Bagels have been part of a Great Debate in Israel for as long as I can remember, which would be 1984. This quintessential Jewish food is seen as somewhat of a throwback to Eastern European Jews, and while attempts had been made to recreate a proper bagel in this country, efforts have fallen well short of the mark. Eventually, probably through acclamation, it was decided that New York bagels are simply beyond the manufacturing capability of anyone who is not in New York. As a New Yorker (you can never really be a “former” New Yorker), we kind of knew that all along, and while I might enjoy the occasional round roll with a hole through it, called a “bagel” for expediency, it’s never, ever the same thing.
There’s a store at 12 Beit Hadefus in Givat Shaul called Bagel Man. I’ve been there to eat a couple of times. This last time, I went in and ordered what I always order in a bagel store: onion bagel (if they don’t have salt bagels, an ‘everything’ bagel being third choice) with chive [ or scallion] cream cheese [or herbs and garlic], red onion, and tomato. No, you do not want me to breathe on you after I eat a bagel ;-)
[By the way, did you notice anything strange in that last paragraph? First, I said “always order.” I never ‘always order’ anything. In this case, I don’t have any explanation for it, but I simply don’t like any other combination on my bagel; not olive cream cheese, not lettuce. The second is “tomato”. I don’t like fresh tomatoes. Except thinly sliced on a bagel as per the aforementioned salt bagel with chive cream cheese and red onions.]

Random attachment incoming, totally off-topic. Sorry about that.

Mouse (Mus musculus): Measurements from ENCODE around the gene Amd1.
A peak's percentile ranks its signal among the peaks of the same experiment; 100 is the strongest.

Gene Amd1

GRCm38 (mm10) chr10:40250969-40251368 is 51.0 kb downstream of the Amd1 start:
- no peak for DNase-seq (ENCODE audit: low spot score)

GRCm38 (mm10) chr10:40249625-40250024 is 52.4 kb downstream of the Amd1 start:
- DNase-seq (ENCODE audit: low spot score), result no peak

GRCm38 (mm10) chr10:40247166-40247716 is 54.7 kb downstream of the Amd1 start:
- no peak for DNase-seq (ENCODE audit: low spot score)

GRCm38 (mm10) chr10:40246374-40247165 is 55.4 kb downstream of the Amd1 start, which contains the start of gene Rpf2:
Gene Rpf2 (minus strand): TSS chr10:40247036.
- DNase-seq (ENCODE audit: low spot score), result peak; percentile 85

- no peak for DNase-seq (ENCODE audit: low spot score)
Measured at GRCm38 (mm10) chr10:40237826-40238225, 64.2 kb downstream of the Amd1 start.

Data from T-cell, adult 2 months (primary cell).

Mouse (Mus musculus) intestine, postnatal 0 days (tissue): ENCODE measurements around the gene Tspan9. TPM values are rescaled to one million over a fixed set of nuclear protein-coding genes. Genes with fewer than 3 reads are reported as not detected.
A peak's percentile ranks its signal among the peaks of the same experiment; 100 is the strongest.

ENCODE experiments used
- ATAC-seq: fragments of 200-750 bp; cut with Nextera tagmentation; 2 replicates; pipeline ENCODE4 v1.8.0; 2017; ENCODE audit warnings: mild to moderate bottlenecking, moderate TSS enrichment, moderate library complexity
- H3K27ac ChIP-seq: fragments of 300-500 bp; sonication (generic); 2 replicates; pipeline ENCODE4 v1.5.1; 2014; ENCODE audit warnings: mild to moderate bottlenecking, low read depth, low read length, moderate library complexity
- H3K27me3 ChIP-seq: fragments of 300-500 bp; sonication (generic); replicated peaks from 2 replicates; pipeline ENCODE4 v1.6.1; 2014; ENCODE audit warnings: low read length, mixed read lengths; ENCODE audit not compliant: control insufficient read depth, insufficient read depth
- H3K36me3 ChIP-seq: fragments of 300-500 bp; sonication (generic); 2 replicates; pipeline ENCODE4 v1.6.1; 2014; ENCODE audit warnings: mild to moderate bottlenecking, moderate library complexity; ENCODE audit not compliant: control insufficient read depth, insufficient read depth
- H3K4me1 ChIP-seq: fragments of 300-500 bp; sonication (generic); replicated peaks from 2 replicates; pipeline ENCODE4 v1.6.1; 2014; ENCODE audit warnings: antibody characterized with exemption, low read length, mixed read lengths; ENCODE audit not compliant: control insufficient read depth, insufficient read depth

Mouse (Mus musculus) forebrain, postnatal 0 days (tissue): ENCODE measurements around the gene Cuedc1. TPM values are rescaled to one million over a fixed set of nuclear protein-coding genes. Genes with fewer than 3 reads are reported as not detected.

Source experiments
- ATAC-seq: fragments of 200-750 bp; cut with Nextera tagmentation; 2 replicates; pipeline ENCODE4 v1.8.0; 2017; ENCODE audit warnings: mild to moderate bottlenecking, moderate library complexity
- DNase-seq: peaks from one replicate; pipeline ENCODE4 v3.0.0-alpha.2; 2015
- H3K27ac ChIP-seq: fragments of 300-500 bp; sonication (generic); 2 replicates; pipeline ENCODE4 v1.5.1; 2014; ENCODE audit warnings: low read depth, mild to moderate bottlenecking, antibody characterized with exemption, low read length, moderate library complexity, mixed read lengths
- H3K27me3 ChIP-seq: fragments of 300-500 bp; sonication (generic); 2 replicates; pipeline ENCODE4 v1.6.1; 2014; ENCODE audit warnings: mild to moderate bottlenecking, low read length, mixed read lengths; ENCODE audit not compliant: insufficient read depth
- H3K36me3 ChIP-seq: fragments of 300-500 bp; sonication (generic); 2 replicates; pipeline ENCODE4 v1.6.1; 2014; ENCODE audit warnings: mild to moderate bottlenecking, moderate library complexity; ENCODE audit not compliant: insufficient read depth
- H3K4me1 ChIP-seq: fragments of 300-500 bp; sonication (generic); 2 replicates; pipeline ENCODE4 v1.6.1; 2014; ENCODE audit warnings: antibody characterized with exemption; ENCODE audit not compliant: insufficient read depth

And I got a coffee.
I’m not about to reveal that I found a real New York bagel in the middle of Jerusalem; sorry to disappoint. Truth be told, there was something funny about the cream cheese, too. Not that it was off, it just wasn’t Philly style, and you could taste it. The fish and chips were exactly how they should have been: hot, fresh, and tasty. The salads were fresh and overlarge, the coffees hot, the tables clean and the television muted. All in all a very positive experience. But the absolute best part of the meal was the Orna.
Orna, presumably the owner of the shop from the way she took care of us, only wanted to make her guests happy. Not in a mamale or saccharine way, but as a restaurateur should. By now, we can talk ourselves through ordering a meal in Hebrew, but she confirmed everything back to us in English, just to make sure she had it right. She smiled constantly; not vacantly, pridefully. When she sliced my bagel, I didn’t cringe at the thought of her losing a couple of fingertips [you’ve seen me cringe; you know who you are], because she did it right. Everything was Good.
It could have been that she was in a good mood because it was a good day, or that she’s less cheerful when there’s a lunch crush. We were there fairly late in the afternoon, so perhaps she had the extra time to pay more attention to us. I wasn’t very happy that a restaurant claiming to be a bagel shop only had poppy seed and onion bagels, but even that dissipated when we started receiving the care and attention from Orna.